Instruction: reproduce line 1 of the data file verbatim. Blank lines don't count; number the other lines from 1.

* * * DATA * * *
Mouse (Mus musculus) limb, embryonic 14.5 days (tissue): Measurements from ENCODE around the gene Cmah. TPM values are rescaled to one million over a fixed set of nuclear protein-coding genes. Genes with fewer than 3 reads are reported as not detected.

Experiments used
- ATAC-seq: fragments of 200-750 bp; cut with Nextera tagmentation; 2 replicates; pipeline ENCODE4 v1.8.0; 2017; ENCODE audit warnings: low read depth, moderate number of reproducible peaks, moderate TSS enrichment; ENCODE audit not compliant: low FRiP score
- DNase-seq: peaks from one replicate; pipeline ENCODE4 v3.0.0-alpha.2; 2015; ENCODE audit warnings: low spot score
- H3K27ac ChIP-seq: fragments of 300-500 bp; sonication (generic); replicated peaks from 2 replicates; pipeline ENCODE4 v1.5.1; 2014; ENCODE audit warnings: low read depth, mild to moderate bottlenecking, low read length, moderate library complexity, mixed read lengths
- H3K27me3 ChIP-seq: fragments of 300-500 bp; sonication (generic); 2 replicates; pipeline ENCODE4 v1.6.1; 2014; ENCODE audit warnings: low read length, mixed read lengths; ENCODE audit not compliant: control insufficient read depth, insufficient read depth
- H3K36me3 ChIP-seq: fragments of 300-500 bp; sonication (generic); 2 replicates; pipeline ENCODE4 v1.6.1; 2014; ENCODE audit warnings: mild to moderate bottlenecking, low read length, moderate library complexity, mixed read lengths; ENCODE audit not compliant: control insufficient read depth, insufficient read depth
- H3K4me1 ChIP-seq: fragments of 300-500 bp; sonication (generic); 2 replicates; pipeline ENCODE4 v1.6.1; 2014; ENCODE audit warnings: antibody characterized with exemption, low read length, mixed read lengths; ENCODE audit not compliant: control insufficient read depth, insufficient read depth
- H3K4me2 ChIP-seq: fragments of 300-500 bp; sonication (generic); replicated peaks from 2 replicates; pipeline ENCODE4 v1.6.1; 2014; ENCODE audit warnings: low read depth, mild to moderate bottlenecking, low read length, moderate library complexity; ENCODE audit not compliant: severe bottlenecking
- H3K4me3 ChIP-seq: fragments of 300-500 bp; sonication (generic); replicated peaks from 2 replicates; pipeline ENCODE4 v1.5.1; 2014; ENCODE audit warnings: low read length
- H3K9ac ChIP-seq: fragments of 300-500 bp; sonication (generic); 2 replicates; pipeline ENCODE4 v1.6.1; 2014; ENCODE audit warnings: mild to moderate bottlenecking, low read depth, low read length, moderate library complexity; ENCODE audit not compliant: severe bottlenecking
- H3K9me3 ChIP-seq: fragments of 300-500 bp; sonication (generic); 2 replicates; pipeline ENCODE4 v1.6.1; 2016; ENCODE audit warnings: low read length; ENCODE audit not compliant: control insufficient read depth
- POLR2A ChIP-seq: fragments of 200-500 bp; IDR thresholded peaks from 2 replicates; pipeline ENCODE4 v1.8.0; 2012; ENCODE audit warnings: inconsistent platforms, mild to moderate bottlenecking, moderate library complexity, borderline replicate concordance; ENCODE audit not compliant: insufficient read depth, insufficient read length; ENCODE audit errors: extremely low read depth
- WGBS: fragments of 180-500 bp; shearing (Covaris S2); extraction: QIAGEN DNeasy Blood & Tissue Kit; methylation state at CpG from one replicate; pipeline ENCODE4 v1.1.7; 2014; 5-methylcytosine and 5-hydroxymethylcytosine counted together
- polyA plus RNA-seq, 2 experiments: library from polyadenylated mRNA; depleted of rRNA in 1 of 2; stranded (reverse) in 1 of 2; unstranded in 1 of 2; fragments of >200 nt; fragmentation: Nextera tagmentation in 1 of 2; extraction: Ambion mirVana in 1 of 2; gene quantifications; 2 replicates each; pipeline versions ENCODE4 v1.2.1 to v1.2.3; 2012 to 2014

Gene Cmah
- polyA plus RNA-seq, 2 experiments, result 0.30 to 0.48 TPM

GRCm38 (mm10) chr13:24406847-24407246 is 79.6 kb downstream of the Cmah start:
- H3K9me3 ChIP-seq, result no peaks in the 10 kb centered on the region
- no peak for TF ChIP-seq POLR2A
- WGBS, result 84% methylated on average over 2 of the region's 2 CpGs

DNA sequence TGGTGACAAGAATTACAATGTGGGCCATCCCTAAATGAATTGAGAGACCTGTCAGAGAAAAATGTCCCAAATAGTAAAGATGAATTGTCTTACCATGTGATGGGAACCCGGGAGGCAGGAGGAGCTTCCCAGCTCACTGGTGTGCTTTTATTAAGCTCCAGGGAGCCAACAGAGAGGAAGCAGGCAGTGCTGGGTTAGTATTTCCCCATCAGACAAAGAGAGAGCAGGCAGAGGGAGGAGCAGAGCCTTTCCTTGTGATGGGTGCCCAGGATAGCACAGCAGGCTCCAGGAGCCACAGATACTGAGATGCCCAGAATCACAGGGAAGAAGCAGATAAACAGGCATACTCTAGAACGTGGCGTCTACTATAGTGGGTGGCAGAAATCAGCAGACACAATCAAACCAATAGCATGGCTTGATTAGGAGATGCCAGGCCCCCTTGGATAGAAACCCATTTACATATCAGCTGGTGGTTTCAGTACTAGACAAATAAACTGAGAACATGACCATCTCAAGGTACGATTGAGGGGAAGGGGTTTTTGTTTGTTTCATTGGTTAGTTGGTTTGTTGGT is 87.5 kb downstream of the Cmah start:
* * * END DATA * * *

Mouse (Mus musculus) limb, embryonic 14.5 days (tissue): Measurements from ENCODE around the gene Cmah. TPM values are rescaled to one million over a fixed set of nuclear protein-coding genes. Genes with fewer than 3 reads are reported as not detected.